For public infrastructure, industrial motors are mission critical. They need to be regularly be checked under expensive maintenance programmes. With ASN’s IoT solutions, you can predict and prevent equipment failure by monitoring product wear and replacement rates.  And if you recognize a slight disturbance, you can solve them easily. Before little faults have become big and expensive problems. When little faults are recognized, they can be repaired without any signifcant downtime. At a time it suits your client best. As such, you can improve the reliability of your assets and reduce downtime.

Effective and efficient use of an engineer’s precious time

Motor health care starts with sensors. With these sensors, you can monitor the running of your monitors automatically by placing sensors in the vicinity of your motors. When a signal pops up that there might be a problem, an engineer can repair this motor. Previously, engineers did their inspection rounds, giving every motor the same attention. Now, engineers can focus on motors that really need attention.

With preventative maintenance, your customers  can save a fortune and minimise any disruption to service. You can save up to 51% on your maintenance costs with our Preventative Maintenance solutions. They are based on safe contactless sensor measurement, and optimize the life expectancy of your industrial motor. Learn more at: http://www.advsolned.com/motor-health-care/ or drop us a line at: info@advsolned.com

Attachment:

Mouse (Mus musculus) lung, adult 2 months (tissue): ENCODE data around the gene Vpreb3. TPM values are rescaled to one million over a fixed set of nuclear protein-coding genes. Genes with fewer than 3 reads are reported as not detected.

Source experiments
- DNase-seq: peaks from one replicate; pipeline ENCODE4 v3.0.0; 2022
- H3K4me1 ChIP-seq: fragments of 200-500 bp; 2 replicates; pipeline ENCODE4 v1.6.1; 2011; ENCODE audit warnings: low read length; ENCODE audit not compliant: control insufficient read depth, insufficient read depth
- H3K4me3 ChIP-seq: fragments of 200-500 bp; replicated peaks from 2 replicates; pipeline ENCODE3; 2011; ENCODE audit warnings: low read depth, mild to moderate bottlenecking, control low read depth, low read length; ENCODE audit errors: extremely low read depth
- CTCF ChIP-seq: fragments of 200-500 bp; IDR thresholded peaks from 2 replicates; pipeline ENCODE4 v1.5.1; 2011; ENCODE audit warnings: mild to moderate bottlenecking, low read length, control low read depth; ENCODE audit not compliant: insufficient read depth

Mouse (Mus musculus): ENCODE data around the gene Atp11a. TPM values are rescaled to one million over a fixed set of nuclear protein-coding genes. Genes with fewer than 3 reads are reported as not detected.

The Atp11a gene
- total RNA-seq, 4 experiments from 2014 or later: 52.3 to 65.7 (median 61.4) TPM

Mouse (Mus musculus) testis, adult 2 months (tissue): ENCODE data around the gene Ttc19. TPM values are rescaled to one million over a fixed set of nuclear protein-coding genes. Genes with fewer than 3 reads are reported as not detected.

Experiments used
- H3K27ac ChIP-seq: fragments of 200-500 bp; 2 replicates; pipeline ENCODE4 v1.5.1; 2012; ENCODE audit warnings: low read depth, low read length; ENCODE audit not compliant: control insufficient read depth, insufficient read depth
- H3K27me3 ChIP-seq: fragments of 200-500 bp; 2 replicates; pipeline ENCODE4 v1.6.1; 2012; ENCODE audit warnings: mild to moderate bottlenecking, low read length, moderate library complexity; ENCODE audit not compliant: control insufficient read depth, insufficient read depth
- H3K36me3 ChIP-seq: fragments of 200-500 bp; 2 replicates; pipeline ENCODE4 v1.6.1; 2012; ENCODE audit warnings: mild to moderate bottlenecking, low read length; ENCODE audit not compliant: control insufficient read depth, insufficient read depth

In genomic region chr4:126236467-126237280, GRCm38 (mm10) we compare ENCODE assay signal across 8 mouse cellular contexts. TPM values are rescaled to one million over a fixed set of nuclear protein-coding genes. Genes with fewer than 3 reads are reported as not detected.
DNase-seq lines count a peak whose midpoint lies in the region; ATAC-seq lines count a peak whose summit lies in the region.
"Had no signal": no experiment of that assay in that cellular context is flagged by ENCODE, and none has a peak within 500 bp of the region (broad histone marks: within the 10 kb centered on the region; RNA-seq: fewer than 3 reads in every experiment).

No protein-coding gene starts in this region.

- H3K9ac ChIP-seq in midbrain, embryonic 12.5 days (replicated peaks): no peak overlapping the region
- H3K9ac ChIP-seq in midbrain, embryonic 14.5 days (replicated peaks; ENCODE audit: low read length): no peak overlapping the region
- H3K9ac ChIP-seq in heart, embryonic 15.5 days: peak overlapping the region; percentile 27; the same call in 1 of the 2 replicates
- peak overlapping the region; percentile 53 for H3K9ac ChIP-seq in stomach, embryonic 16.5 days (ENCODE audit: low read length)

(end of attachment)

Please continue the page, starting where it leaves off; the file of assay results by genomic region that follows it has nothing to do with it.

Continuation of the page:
Until now, the professional use of drones is mostly still in an experimenting stage. However, drones are one of the golden nuggets in IoT because they can play a pivotal role, for instance in congested cities and faraway areas for delivery. Further, they can be a great help to give an overview of a large area or for places which are difficult or dangerous to reach.

In one of our previous blogs, we concluded that sensor measurement has mostly been a case of trial and error. In this blog, we list some of the challenges we see for sensor measurement which has to be solved to bring the professional use of drones to full maturity.

Practical challenges which can and must be solved with sensors

Here are some of the challenges we have found:

  • Risk of colliding, with other drones, birds and other air users. Just like other traffic
  • And at point in time, some traffic rules have to be set in place. Sensors can help to let the drone follow these rules
  • How drones can stay on course, even with wind
  • Preventing drones to cross over forbidden (known) areas and unexpected ‘wrong’ areas (e.g. a building or a wood on fire)
  • Challenges with unloading the package:
    • Without damage
    • Without harming people, animals, buildings
    • How the drone will know that the right person gets the package? Can we prevent dogs from biting the package?
  • How to prevent a package from falling? How to alert that a package will probably fall? Or maybe the drone itself? If so, measurement can be taken. Already, there are experiments with self-destruction. But maybe more practical solutions can be found to let the drone aim for a ‘safe area’, such as a park, river, etc. for an ‘emergency landing’.

In all cases, ASN Filter Designer can help with sensor measurement with real-time feedback and the powerful signal analyser? How? Look at ASN Filter Designer or mail us: info@advsolned.com

Do you agree with this list? Do you have other suggestions? Please let us know!